This past May 3rd, Sala Rossa was darker than usual (or it certainly seemed that way) and the room was half-empty (or half-full, depending on your outlook). The show was slow to start - although once it did, the crowd inexplicably maintained a consistent 5 foot distance from the stage. Whether it was because they were curious to watch the projections on the white screen at the back of the stage, or because they were afraid of getting their eardrums blown out, I can't say for sure.
The opening act was Exitmusic. Hailing from Brooklyn, the duo's repertoire was moody and captivating. They opened with "The Sea" off of their 2011 release From Silence. They also performed "Passage" from the eponymous album, which surprisingly sounded better live than the recording. Otherwise, the show was a no-frills, all-black affair. There was minimal banter and interaction with the audience other than the usual interspersed thank-you's. The performance went smoothl but felt like it ended too soon.
School of Seven Bells supplemented their show with flashing LED lights as well as drums and keyboard accompaniment during their set. Alejandra Deheza sparkled and shimmered (or blinded if you were standing in the wrong spot) on stage, her neck and wrists dripping in gold and jewellery. Unfortunately due to the sound, the lyrics were barely audible for most of the show, which, as has been previously mentioned, is supposedly the most important part of the creative method for them. Or rather, it was described as the starting point for the band’s song-writing process. So much for that. The set list included "Bye Bye Bye," and "I L U" from Disconnect from Desire, "White Elephant Coat" from Alpinisms, as well as "The Night" from their 2011 album, Ghostory. The music managed to inspire some rhythmic swaying from the audience but not much else, which, to be fair, is generally what happens during shows at Sala anyway. But despite the sparse crowd there was still cheering for an encore. After a rather brief round of applause, the group swiftly returned, and played a few songs to which the response turned out to be livelier than those of the set itself. The band also seemed much more excited during those last few songs. Draw your own conclusions, but I think perhaps SVIIB might be eagerly anticipating the end of their tour in the coming months.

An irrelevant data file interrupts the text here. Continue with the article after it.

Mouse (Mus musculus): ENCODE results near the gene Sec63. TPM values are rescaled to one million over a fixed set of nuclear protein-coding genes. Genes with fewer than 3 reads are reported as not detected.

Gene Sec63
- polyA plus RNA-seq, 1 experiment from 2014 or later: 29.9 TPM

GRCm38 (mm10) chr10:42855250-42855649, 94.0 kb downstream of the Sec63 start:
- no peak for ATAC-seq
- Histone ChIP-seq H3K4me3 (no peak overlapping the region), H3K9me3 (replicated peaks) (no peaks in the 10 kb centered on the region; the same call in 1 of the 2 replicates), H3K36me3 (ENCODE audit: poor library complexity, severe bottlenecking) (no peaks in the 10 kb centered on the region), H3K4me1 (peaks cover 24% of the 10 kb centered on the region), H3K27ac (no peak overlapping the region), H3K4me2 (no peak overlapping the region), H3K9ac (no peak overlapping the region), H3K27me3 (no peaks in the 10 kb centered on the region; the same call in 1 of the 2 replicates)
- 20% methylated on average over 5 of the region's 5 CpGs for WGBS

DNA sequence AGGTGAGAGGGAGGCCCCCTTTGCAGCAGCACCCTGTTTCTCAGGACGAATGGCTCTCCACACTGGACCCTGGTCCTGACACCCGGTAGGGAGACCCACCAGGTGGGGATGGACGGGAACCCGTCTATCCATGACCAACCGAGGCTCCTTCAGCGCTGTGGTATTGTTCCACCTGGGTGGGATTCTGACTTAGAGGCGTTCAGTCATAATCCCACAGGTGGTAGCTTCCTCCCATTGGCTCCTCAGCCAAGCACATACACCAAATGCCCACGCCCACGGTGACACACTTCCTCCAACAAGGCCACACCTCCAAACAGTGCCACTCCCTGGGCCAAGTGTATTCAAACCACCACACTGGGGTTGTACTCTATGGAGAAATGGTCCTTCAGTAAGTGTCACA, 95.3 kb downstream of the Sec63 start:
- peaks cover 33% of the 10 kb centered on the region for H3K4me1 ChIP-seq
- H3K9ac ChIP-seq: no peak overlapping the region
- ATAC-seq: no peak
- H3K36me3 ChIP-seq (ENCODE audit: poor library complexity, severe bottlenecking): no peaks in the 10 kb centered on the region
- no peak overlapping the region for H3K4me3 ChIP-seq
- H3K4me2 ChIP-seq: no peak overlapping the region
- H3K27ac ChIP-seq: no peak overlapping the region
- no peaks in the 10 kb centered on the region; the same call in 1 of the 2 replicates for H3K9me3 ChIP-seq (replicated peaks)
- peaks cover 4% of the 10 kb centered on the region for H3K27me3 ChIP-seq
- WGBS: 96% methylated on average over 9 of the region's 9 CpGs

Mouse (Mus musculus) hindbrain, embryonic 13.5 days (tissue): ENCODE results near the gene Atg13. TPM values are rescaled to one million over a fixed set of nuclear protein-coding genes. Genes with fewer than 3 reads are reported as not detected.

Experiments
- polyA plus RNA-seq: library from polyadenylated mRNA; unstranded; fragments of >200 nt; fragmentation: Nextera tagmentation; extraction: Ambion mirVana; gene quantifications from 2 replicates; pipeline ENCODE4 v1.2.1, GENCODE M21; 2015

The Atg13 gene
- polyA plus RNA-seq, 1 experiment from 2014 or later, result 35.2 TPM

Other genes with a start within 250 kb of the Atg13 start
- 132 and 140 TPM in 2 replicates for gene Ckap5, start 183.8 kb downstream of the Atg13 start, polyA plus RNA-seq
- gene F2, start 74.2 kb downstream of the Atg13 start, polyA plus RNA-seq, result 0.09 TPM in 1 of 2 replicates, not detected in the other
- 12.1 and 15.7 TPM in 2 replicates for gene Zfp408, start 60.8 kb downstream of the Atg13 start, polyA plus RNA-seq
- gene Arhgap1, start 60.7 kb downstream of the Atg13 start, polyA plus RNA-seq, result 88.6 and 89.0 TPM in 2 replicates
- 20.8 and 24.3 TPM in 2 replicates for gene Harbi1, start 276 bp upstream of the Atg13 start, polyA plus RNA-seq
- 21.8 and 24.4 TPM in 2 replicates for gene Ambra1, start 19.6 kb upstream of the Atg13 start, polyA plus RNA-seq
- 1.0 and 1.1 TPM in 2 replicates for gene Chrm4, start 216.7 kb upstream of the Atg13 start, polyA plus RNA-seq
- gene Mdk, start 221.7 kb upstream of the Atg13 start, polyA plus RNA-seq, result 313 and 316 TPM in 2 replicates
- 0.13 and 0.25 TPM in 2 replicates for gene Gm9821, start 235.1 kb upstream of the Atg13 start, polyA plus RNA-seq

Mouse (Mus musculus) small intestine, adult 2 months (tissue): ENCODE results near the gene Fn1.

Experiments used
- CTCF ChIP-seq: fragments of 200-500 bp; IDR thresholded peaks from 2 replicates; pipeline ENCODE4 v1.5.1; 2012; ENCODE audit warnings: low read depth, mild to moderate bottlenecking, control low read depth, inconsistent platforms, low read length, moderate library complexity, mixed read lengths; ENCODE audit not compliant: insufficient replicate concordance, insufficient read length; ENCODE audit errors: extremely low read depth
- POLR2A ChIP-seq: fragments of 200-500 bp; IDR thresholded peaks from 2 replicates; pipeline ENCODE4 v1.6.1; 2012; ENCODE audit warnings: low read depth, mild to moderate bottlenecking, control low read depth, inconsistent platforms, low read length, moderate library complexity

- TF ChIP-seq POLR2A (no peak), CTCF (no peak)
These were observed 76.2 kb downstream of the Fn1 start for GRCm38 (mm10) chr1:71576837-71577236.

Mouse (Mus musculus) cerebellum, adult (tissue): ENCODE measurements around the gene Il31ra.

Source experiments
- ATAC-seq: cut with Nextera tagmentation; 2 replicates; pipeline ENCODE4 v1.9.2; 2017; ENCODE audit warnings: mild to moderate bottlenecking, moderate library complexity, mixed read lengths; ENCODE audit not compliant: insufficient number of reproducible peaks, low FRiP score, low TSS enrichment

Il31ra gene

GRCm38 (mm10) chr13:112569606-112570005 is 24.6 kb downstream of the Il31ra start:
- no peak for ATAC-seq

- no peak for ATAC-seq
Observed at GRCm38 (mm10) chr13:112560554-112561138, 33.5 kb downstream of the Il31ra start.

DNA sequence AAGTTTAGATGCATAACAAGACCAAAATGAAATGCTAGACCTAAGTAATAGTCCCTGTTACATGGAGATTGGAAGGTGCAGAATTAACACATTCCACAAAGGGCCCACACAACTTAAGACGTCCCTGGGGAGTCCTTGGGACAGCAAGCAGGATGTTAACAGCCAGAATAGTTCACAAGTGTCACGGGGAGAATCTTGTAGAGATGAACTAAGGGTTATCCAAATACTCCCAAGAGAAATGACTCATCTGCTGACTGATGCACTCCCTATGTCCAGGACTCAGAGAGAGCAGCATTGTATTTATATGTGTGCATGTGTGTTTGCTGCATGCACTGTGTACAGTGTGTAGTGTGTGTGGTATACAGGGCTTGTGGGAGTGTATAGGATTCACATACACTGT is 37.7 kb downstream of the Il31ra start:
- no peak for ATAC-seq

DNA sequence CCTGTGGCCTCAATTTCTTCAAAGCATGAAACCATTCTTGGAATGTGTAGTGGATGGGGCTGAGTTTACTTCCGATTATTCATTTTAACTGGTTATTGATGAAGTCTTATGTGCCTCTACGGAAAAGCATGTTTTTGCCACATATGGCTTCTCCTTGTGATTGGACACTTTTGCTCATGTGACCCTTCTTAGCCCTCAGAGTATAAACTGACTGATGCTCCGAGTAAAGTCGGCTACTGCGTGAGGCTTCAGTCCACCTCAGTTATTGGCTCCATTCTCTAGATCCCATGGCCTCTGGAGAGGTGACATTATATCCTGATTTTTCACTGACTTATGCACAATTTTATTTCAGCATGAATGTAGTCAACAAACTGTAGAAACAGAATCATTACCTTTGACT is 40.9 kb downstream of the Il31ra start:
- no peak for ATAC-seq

In parting, Benjamin Curtis confessed “I usually like to thank Exitmusic but I'm embarrassed ‘cause they’re right in front of us," a sentiment which I thought fit nicely within the breadth of the restrained and self-effacing (to the point of blandness) atmosphere of the evening.